• Wages not to exceed $200 per day and $2,000 in the aggregate, for a use described in (4), (5), or (6) above.
  • Emergency paid sick leave is available for immediate use by the employee, regardless of how long the individual has been employed by the employer.
  • Emergency paid sick leave is limited on the employee’s inability to telework. That includes for example, if the employee is experiencing serious COVID-19 symptoms or the power or internet goes out at the employee’s home. The regulations further distinguish situations in which no work is available from those in which a qualifying event causes an employer to be unable to work or telework. 
  • Employees are protected against retaliation, including job loss, discipline, and/or discrimination, for using their emergency paid sick leave, filing a complaint, or testifying in an action under the law.
  • Employers cannot require an employee, as a condition of providing emergency paid sick leave, to be involved in searching for or finding a replacement employee to cover the hours when they are using the leave.
  • After the first workday (or portion thereof) in which an employee receives emergency paid sick leave, an employer may require the individual to follow reasonable notice procedures.
  • Allows employers to receive a 100 percent refundable payroll tax credit on the wages required to be paid.
  • Nothing in the law diminishes other rights or benefits of an employee under the following: any other federal, state, or local law, collective bargaining agreement, or existing employer policy.

Overview of the Emergency Family and Medical Leave Expansion Act:

  • The public health emergency leave under the Family and Medical Leave Act (FMLA) expansion applies only to employees who are:
    • unable to work (or telework) due to a need for leave to care for his or her son or daughter under 18 years of age if the school or place of care has been closed, or the child care provider of the son or daughter is unavailable, due to COVID-19 related reasons.
    • The FMLA’s “son or daughter” definition applies, which includes a biological, adopted, or foster child, a stepchild, a legal ward, or a child of a person standing in loco parentis (in loco parentis refers to one who is acting and intending to act as a parent, with no requirement of a legal or biological relationship).
  • Limits public health emergency leave on the employee’s inability to telework. In other words, if the employee can work from home, he or she does not qualify to take public health emergency leave.
  • Applies to employers with 499 employees or less and employees who have been employed with their employer for at least 30 calendar days. An employer of an employee who is a health care provider or an emergency responder may elect to exclude that employee from the public health emergency leave.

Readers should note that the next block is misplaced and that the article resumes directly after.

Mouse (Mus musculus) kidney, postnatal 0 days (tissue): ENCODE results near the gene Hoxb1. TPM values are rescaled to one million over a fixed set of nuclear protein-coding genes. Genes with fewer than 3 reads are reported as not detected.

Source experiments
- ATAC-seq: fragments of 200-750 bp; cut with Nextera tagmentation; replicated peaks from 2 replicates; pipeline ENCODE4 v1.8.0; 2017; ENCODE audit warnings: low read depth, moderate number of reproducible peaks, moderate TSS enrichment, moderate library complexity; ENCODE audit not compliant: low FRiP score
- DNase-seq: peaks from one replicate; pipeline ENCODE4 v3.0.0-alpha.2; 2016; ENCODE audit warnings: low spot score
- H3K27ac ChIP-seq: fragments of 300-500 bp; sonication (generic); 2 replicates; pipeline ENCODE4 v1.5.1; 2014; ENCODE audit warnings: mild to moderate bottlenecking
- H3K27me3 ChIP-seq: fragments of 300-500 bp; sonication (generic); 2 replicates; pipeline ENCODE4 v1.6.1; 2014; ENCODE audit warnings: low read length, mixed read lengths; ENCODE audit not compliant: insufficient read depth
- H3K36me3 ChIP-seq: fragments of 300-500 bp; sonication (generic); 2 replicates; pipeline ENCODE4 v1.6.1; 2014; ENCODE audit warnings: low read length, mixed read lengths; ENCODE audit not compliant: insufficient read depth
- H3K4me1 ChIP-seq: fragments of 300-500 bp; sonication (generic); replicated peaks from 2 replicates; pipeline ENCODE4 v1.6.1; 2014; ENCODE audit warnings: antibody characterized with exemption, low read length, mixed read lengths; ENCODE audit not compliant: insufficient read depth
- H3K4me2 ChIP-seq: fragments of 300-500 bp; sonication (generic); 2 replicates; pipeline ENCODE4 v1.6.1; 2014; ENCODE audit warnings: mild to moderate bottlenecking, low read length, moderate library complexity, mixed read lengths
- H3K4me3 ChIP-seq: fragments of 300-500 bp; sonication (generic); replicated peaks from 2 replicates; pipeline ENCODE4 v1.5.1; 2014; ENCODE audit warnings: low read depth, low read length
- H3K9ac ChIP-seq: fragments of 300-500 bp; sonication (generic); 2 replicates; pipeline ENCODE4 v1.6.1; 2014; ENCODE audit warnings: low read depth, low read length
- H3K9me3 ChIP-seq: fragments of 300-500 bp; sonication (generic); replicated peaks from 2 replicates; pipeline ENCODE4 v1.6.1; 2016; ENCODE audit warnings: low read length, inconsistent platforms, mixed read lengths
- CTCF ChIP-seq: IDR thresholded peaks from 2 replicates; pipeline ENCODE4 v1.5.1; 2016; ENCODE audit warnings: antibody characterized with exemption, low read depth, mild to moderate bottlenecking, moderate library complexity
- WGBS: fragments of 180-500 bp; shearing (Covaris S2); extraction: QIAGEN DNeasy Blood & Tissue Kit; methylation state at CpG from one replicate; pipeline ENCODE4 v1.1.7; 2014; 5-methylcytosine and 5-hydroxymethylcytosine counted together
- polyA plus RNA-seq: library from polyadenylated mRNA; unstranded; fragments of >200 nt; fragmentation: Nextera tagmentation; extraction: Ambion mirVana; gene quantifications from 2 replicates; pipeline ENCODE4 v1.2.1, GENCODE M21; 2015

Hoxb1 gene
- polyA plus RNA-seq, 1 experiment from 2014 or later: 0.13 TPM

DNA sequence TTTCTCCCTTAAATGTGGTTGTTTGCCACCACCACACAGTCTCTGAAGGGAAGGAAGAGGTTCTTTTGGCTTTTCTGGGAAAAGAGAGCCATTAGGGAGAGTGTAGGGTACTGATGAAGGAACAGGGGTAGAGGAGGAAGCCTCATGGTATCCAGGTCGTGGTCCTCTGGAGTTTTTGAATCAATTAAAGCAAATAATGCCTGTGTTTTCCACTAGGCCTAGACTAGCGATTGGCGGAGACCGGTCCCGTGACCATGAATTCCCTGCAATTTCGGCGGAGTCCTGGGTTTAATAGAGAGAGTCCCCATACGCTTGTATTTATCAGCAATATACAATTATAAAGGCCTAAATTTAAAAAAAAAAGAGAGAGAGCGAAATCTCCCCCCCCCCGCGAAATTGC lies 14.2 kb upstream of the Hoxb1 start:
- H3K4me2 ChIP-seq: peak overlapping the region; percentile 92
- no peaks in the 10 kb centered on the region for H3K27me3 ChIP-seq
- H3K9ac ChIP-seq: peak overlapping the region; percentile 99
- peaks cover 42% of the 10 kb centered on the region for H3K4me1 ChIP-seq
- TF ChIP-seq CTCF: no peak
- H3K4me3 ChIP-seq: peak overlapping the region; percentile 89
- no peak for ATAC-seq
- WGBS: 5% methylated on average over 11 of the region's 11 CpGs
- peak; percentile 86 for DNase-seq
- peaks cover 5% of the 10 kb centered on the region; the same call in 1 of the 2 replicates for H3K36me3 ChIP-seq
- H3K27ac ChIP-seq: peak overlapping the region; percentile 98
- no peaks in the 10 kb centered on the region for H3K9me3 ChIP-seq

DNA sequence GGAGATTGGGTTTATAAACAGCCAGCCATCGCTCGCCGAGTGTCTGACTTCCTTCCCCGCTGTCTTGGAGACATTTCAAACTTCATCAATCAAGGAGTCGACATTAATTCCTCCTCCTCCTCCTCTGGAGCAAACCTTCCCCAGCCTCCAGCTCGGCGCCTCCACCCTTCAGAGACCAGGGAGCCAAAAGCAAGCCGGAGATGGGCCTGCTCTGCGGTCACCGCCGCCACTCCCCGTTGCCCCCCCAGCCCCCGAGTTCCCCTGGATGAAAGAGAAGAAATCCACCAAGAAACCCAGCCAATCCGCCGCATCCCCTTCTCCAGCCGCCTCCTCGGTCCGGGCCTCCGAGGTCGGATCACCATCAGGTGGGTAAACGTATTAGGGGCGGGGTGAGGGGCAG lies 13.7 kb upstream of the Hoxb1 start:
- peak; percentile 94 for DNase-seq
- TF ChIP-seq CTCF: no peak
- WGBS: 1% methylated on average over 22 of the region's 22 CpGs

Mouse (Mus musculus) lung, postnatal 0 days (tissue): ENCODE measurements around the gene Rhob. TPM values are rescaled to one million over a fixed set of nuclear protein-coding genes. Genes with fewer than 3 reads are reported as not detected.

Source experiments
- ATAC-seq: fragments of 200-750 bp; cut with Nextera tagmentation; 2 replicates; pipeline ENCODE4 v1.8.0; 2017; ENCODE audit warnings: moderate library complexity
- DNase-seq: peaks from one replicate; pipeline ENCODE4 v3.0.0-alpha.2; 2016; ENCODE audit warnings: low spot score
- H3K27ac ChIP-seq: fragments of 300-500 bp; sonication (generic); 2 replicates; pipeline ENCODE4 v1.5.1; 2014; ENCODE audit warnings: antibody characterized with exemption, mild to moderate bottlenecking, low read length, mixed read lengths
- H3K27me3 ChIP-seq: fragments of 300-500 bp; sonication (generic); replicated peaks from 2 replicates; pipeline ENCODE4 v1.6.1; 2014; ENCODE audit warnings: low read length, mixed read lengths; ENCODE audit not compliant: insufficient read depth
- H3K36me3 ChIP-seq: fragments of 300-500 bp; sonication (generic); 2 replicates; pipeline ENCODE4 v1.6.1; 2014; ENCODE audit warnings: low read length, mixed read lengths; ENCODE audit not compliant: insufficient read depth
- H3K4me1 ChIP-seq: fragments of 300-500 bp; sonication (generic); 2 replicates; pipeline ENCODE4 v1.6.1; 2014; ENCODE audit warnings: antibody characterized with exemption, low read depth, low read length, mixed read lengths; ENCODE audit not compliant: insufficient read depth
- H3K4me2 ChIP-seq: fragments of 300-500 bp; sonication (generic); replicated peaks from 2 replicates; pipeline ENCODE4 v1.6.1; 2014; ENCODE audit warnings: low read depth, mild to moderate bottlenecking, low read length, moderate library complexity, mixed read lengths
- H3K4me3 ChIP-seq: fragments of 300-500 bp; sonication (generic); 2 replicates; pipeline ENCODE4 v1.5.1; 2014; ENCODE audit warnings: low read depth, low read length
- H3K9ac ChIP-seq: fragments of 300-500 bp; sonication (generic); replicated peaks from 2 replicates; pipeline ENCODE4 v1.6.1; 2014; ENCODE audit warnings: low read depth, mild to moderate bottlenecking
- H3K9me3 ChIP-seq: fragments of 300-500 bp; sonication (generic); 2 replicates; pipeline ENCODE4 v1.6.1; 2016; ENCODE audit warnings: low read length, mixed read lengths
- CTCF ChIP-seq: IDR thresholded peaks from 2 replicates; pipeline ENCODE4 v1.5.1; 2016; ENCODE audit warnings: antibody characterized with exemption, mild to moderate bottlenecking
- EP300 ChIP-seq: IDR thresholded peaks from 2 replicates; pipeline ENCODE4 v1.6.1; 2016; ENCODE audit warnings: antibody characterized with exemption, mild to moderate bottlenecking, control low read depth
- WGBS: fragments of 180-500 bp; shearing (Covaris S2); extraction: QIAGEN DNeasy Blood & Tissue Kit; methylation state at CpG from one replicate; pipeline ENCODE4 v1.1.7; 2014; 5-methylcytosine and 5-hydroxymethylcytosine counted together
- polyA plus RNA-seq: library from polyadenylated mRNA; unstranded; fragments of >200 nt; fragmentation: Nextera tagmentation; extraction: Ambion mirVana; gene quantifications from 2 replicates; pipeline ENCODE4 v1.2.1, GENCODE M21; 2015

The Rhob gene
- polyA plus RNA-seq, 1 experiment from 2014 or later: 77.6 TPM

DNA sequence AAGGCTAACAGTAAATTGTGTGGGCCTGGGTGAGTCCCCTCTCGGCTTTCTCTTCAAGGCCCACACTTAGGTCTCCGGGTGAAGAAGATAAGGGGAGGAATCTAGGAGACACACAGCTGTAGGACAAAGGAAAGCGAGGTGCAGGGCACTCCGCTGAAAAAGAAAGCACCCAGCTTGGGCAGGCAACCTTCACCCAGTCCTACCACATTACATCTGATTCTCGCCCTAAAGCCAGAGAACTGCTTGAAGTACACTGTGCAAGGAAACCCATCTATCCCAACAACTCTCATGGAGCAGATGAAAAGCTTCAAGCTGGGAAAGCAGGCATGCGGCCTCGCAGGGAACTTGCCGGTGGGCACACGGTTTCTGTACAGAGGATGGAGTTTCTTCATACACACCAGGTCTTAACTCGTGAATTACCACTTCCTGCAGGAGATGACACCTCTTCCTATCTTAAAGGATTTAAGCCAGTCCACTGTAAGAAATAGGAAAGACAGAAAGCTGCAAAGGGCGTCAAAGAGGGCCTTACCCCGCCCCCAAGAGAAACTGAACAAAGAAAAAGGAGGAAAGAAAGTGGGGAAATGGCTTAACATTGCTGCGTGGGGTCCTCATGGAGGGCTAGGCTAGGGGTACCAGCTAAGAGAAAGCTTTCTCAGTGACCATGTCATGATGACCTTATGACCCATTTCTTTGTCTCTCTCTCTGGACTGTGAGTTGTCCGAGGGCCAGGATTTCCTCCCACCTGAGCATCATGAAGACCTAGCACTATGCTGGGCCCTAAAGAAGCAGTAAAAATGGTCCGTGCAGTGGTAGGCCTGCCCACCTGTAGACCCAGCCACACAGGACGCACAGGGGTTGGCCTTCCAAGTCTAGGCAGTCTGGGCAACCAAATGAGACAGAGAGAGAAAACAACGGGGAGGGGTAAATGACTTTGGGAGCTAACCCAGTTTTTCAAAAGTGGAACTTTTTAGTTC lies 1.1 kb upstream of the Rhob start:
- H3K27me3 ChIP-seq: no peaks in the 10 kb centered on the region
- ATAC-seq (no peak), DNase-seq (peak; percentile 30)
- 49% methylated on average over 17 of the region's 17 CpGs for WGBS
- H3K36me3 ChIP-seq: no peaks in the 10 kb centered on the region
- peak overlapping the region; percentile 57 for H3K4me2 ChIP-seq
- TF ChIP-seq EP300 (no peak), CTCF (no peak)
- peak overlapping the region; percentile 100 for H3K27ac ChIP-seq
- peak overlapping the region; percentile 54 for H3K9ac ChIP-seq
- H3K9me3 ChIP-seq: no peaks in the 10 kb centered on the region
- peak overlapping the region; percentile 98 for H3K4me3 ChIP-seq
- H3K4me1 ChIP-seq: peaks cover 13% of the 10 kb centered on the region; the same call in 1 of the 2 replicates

• Authorizes the Secretary of Labor to issue regulations to:
    • Exclude certain health care providers and emergency responders from eligibility for the public health emergency leave expansion; and
    • Exempt small businesses with fewer than 50 employees if the employer determines that: leave would result in expenses and financial obligations exceeding available business revenues and cause the small business to cease operating at a minimal capacity; employee’s absence would entail a substantial risk to the financial health or operational capabilities of the business because of the employee’s specialized skills, knowledge of the business, or responsibilities; or, insufficient employees able, willing, and qualified at time and place needed to perform labor or services provided by the employee, and these labor or services are needed for business to operate at a minimal capacity. There is no application process to be exempted.
    • Director of the Office of Management and Budget has the authority to exclude certain federal government employees for good cause.
  • The first 10 days of public health emergency leave may be unpaid; during these 10 days, an employee may elect to substitute any accrued vacation, personal, medical, or sick leave.
  • Requires covered employers to provide 10 weeks of paid leave. Leave must be paid at an amount no less than two-thirds of the employee’s wages, regular rate of pay and based on the number of hours the employee would otherwise normally be scheduled to work. However, the paid leave may not to exceed $200 per day and $10,000 in the aggregate.
  • Employees are entitled upon return from leave to be restored to their job position or to an equivalent position with equivalent employment benefits, pay, and other terms/conditions of employment. However, an employer with less than 25 employees does not have to restore an employee who took a public health emergency leave to their position if all of the following apply:
    • The position held by the employee when the leave began no longer exists due to economic conditions or other changes to operating conditions that affect employment and were caused by the public health emergency during the period of leave; and
    • The employer made a reasonable effort to restore the employee to an equivalent position with equivalent benefits, pay, and employment terms/conditions; and
    • If the reasonable effort to restore the employee fails, the employer makes reasonable efforts for a period of 1-year to contact the individual if an equivalent position becomes available.
  • Allows employers to receive a 100 percent refundable payroll tax credit for the wages required to be paid.

See the following resources for further information on current U.S. family leave policies: